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Esports and Gaming Companies Take a Hit in Wake of Silicon Valley Bank’s Collapse

The sudden closure of Silicon Valley Bank (SVB) has caused chaos for many startups and venture capital (VC) firms that had accounts with the bank. Some companies are now facing the possibility of going bankrupt if the Federal Deposit Insurance Corporation (FDIC) fails to act swiftly. Here’s what we know so far about the situation:

VC Funds Pull Investments, SVB Shut Down

After several large VC funds told their investors to withdraw their investments from SVB, the US and UK divisions of the bank shut down. This move had a significant impact on the startup world since SVB “banks nearly half of the 2022 US venture-backed technology and life science companies,” according to the company’s financial highlights presentation for Q4 2022.

SVB’s announcement that it would sell $1.25 billion USD of common stock and $500 million of depositary shares shocked the market. In addition, SVB revealed that it had lost about $1.8 billion in Q1 2023 due to the selling of its “available for sale securities portfolio,” which included approximately $21 billion in security funds.

FDIC Freezes Withdrawals, Companies in Limbo

The FDIC froze withdrawals and closed SVB’s branches, leaving companies with accounts in limbo. This situation comes at the worst possible time for businesses that deal with SVB since payroll and other costs are rapidly approaching.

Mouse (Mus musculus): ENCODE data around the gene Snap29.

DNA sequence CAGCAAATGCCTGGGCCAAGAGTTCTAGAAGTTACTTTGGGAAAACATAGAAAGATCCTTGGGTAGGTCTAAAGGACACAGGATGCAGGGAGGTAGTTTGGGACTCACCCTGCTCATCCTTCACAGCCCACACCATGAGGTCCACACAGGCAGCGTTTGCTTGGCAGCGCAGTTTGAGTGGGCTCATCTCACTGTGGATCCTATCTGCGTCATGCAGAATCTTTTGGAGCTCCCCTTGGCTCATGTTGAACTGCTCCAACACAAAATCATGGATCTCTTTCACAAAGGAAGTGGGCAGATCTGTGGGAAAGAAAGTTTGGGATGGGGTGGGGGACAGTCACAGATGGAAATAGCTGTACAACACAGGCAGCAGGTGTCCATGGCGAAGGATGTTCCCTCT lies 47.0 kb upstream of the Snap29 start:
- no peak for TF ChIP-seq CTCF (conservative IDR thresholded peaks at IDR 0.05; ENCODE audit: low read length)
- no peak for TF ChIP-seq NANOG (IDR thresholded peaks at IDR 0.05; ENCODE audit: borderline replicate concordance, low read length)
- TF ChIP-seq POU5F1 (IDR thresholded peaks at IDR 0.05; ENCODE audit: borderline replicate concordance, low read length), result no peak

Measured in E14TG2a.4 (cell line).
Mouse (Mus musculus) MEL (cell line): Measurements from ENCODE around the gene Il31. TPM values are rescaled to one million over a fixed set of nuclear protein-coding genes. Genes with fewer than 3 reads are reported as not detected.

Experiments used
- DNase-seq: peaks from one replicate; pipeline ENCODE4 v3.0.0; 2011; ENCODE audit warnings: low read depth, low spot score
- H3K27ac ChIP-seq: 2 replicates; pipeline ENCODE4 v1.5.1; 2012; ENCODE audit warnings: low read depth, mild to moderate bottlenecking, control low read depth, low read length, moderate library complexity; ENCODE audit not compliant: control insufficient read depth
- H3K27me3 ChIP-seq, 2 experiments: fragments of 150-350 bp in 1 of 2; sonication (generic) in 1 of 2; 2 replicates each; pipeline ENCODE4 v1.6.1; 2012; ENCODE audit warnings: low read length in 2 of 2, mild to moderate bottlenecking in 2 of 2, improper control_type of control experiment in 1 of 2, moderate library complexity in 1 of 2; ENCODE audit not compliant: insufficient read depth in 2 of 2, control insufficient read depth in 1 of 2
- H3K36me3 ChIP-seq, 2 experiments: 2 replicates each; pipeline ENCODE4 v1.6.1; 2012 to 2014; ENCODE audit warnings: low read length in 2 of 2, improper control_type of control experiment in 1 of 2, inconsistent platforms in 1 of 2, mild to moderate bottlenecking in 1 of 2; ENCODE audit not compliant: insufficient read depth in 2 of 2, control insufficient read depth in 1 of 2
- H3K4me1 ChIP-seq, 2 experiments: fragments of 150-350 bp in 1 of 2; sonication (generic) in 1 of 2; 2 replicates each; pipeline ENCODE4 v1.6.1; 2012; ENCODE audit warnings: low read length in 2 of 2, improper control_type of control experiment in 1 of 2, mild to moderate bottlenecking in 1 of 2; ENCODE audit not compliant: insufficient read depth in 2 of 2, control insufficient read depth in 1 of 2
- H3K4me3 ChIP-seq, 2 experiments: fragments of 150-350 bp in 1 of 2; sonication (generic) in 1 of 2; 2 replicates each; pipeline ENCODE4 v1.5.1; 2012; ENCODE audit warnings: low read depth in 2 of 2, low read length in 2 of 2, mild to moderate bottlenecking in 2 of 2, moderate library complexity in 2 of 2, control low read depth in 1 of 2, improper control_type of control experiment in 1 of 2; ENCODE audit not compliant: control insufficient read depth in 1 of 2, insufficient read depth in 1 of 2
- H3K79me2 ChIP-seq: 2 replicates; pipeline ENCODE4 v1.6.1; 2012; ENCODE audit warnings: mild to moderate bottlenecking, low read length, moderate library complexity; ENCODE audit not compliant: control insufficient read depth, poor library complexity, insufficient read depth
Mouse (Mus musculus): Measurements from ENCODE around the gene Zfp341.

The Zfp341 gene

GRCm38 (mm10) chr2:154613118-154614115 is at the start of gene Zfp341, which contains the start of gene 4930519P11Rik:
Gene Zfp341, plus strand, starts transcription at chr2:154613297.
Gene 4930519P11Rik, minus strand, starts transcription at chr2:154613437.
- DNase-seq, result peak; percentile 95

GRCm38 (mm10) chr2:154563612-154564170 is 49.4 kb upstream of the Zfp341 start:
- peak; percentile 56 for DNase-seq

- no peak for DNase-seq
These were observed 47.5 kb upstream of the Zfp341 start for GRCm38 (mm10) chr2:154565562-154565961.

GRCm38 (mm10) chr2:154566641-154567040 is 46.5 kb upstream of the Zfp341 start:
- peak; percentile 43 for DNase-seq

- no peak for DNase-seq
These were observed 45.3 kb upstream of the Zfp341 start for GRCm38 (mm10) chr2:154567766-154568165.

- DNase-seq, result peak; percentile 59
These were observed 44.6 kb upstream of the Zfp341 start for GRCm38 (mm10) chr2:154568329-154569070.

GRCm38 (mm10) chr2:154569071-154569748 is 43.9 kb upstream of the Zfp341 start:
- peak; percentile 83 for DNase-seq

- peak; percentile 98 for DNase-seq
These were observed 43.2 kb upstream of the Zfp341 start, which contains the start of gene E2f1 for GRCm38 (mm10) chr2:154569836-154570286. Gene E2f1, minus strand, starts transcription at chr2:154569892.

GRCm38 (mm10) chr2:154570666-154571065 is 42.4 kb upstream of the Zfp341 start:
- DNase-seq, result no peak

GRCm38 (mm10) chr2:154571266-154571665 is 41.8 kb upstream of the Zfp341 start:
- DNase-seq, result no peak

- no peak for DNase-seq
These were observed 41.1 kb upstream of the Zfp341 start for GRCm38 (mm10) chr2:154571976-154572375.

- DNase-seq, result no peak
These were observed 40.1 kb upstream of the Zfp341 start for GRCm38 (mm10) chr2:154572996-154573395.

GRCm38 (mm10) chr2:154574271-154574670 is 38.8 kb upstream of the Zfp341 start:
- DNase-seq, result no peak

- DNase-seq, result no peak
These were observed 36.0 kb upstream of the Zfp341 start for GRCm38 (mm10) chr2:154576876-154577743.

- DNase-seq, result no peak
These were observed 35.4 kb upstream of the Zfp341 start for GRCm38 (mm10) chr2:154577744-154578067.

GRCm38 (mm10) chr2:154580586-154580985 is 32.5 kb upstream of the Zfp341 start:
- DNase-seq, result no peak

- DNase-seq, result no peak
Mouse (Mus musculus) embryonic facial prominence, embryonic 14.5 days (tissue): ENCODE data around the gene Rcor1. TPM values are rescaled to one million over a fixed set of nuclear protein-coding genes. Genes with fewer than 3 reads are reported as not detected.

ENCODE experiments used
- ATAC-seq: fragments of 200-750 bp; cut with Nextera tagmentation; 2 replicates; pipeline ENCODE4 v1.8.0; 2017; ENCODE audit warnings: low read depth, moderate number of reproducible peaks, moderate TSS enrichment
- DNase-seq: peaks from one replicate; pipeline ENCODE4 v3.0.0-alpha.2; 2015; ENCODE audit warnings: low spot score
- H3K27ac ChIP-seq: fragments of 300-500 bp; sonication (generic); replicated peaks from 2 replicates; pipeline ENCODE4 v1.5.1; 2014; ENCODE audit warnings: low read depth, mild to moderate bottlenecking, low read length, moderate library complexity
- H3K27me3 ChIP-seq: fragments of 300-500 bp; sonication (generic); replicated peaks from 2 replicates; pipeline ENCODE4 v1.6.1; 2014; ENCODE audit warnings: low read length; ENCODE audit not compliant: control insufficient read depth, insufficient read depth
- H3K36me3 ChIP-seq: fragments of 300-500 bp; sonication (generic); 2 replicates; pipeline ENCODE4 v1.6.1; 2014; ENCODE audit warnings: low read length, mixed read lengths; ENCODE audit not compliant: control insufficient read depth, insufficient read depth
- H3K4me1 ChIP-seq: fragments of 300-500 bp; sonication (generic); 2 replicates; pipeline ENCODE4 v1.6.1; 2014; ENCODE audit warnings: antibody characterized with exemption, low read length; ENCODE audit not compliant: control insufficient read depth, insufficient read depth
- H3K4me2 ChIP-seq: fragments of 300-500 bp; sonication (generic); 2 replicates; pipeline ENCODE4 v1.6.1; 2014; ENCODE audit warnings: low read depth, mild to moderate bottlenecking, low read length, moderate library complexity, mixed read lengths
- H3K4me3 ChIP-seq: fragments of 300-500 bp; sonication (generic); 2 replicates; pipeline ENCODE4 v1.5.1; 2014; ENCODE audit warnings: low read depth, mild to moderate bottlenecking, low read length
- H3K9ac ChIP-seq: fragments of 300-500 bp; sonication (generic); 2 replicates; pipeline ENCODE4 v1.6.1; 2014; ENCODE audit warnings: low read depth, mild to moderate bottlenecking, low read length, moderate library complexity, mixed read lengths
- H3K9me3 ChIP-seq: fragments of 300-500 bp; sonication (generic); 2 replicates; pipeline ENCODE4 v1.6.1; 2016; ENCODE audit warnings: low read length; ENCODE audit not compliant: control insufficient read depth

VCs Urge Clients to Withdraw Funds, Triggering Bank Run

When VC firms like Peter Thiel’s Founders Fund and Coatue Management urged their clients to withdraw their funds on Thursday afternoon, it triggered a bank run that ultimately led to FDIC intervention.

SVB’s Total Deposits

Of SVB’s total deposits of $173.1 billion as of December 31, 2022, $151.5 billion were uninsured in its US offices, and $13.9 billion were held in overseas branches. While that is in line with FDIC rules requiring an insured deposit ratio of 1.35%, startups and VCs with accounts at SVB were worried about liquidity, fueling the bank run.

Los Angeles-based Esports Organizations Unaffected

In a report published by Esports Advocate, Several Los Angeles-based esports organizations have no ties with SVB in terms of business and other trades. FaZe Clan, Sentinels, Immortals, and TSM have stated that they currently do not have any business deals with SVB. However, Cloud9 and 100 Thieves are yet to comment on the situation.

Fate of SVB’s Donation to SoLa I CAN Foundation Uncertain

The fate of SVB’s $300,000 donation to the SoLa I CAN Foundation’s Technology and Entrepreneurship Center “powered by Riot Games” remains uncertain. The Los Angeles-based minority-owned and -operated social impact fund, the nonprofit affiliate was awarded the funding in January.

Casual Mobile Games Developer Dealt with SVB

Games2Win, an Indian tech giant that received $6 million in a Series B investment headed by Clearstone Venture Partners in 2011, also dealt with SVB. The business, which has been around since 2007, offers a wide variety of casual games and boasts more than 15 million monthly users. The full amount of the company’s damage from SVB’s collapse is yet unknown.

The sudden closure of SVB has created chaos in the startup and VC world. While some companies have no ties with the bank, others are now facing bankruptcy if the FDIC fails to act swiftly.

Bharat Kotwani
Bharat Kotwanihttp://www.talkesport.com
Traversing the colossal journey @ TalkEsport
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